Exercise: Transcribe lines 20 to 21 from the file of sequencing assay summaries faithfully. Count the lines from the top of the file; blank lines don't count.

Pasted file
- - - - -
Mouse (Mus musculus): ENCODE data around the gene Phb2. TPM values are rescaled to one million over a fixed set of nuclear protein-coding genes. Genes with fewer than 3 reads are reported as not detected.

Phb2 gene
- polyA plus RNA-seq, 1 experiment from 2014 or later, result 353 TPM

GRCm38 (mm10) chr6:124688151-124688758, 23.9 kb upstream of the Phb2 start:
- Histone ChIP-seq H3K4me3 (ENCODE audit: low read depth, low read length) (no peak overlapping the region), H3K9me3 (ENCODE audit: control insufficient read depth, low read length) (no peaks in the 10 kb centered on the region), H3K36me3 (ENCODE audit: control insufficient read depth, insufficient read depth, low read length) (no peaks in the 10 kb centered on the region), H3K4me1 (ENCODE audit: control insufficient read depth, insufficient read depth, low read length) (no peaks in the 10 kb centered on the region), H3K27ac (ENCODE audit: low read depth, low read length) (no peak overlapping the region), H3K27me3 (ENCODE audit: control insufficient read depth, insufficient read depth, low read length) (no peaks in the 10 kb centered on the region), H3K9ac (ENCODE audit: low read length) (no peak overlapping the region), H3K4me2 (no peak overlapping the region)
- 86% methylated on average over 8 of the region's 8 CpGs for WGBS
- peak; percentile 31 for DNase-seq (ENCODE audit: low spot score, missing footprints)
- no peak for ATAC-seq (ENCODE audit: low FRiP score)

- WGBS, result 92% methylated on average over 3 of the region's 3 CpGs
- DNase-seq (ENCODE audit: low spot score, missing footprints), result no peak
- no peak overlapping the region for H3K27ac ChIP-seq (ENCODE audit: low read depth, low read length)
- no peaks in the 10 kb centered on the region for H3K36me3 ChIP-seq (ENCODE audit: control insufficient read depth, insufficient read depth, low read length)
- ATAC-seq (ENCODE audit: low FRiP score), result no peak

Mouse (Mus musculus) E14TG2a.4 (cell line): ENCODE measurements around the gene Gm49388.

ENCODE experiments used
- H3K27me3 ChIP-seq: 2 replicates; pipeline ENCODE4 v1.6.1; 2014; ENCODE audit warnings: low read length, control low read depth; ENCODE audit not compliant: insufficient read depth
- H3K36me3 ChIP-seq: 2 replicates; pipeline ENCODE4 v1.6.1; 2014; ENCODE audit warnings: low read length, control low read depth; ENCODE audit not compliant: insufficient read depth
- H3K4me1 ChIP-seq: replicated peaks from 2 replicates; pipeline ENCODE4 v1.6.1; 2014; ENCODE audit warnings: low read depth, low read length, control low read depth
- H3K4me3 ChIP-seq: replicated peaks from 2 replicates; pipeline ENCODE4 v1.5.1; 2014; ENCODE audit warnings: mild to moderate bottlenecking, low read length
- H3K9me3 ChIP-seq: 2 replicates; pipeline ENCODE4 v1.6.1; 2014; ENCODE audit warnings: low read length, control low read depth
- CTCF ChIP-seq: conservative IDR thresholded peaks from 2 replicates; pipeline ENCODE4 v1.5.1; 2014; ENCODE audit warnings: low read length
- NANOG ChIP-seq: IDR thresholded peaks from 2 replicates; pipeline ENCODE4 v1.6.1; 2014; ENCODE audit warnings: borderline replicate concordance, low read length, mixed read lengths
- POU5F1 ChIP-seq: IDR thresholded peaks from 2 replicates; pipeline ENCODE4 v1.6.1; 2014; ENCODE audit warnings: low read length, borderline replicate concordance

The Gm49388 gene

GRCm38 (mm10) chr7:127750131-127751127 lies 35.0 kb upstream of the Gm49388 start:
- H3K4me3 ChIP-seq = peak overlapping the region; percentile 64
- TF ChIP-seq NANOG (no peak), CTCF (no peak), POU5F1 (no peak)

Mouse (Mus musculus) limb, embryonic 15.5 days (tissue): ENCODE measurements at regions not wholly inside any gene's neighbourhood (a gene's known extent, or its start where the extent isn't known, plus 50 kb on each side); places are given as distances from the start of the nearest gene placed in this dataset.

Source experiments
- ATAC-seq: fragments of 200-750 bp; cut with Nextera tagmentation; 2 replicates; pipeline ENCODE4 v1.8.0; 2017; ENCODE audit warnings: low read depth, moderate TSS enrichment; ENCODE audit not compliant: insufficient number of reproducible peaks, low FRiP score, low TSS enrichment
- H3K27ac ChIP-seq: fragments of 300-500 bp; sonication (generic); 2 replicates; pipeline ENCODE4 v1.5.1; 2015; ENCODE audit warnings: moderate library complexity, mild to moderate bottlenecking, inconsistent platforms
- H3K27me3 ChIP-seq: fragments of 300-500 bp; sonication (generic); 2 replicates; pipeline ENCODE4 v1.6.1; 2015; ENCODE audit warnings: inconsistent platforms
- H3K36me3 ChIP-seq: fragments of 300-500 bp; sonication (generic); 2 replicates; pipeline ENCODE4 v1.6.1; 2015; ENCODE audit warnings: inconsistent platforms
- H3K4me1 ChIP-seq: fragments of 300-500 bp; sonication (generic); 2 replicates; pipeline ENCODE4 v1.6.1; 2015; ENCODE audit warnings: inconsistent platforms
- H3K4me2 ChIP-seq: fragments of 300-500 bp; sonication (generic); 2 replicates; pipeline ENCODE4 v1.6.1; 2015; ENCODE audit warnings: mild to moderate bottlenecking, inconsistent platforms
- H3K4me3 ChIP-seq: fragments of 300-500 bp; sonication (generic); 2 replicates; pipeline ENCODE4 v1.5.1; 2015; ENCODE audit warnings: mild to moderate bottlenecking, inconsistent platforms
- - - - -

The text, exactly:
- H3K9me3 ChIP-seq: 2 replicates; pipeline ENCODE4 v1.6.1; 2014; ENCODE audit warnings: low read length, control low read depth
- CTCF ChIP-seq: conservative IDR thresholded peaks from 2 replicates; pipeline ENCODE4 v1.5.1; 2014; ENCODE audit warnings: low read length